"Antique Dreams" is a set of some of the best unused material from Tangerine Dream's vaults. The recording dates are from 1971 through 1990, inclusive. That covers most of their stronger eras. The pieces from the early '70s have wild avant-garde and rock & roll timbres. The other tracks match their eras as well. This CD is lots of fun - it is more engaging than their best-of collections and it runs through the band's history. It is essential e-music.
Tyranny of Beauty is one of Tangerine Dream's best CDs of the early and mid-'90s. That's not saying a lot. The group's albums from that period - and even back into the late '80s - are relatively weak. And, to be sure, this disc has its weaknesses. However, they are overshadowed by its strengths, and the disc earns high praise. The TD lineup for this CD is Edgar Froese, Linda Spa, and Jerome Froese. Mark Horn and Gerald Gradwohl contribute various guitar performances. Those performances are the keys to this disc's merit. Gradwohl's lead guitar spots play off and to Edgar Froese's lead guitar. The sparring adds clout to the atmospheres…
Electronic music seems to have been all the rage, even back in the early '90s, but the Dream (aka Citrus Slumber) has been the innovative force behind much of the John Tesh like synth patterns played on new age stations during that time. You might think the band (comprised of keyboardist-guitarist Edgar Froese, his son Jerome Froese, and keyboardist Paul Haslinger) would choose to rest on its many laurels after so many years, but Melrose rocks as hard as synth created music can, picking up where their previous, very engaging disc, Lily on the Beach, left off. Los Angeles imagery abounds here, as on the rhythmic title cut (the only one to feature sax) and the hypnotic "Rolling Down Cahuenga"…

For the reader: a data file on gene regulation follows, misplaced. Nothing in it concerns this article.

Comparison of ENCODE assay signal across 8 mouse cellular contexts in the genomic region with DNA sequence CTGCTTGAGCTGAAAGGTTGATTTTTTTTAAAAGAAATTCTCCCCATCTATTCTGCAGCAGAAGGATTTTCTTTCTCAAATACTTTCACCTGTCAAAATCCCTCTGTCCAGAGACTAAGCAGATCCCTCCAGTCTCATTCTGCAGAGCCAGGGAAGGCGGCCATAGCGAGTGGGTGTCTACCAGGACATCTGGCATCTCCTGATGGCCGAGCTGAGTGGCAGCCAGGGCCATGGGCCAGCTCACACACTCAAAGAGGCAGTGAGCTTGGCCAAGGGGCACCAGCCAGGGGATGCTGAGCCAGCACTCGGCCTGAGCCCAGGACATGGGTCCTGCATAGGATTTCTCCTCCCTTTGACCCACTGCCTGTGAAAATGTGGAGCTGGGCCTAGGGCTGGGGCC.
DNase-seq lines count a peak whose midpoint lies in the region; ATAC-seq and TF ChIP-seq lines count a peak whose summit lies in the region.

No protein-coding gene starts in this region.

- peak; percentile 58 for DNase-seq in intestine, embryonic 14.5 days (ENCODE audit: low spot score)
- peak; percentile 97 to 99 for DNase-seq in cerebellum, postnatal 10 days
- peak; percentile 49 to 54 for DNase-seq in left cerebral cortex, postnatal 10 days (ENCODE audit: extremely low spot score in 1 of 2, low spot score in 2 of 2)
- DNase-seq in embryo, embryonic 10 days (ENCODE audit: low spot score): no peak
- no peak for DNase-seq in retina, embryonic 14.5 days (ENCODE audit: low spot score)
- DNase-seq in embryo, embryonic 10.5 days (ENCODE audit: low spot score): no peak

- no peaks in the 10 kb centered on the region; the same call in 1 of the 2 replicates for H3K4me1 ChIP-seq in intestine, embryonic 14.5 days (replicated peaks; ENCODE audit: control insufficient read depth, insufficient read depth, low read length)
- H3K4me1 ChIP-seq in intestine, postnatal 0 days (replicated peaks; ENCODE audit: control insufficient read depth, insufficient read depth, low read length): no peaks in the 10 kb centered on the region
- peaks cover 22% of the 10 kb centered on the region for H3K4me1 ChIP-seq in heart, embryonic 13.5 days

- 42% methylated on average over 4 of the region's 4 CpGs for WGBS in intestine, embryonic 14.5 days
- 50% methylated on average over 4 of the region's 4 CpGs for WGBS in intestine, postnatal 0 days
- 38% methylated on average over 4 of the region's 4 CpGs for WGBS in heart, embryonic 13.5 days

2017 release from the electronic music pioneers. Tangerine Dream have been a fundamental influence on electronic and progressive music since their formation in West Berlin, 1967. Inspiring genres, musicians and other art forms, from The Future Sound of London to Porcupine Tree, the widely popular TV show Stranger Things (for which their music also featured in) to seminal video game Grand Theft Auto V (for which they helped to write the soundtrack). The group have also received seven Grammy nominations, written over 100 studio albums and were led by Edgar Froese, who developed an instantly recognizable synth-based instrumental music based on a meditative musical experience that came to prominence in the '70s and '80s. Quantum Gate promises an updated, contemporary development of their trademark sound: sequencer-driven electronica covering a wide range of moods and atmospheres from ambient soundscapes to energetic, upbeat moments.
Alpha Centauri (1971) is an album by the German electronic music group Tangerine Dream. The music on this album is quite different from Tangerine Dream’s first album Electronic Meditation, due to a heavier reliance on keyboards and electronic technology, although they still mostly remain in the background: the dominant instruments on the album are organ and flute. The shift in instrumentation still resulted in an atmosphere dubbed by Edgar Froese himself as Kosmische musik.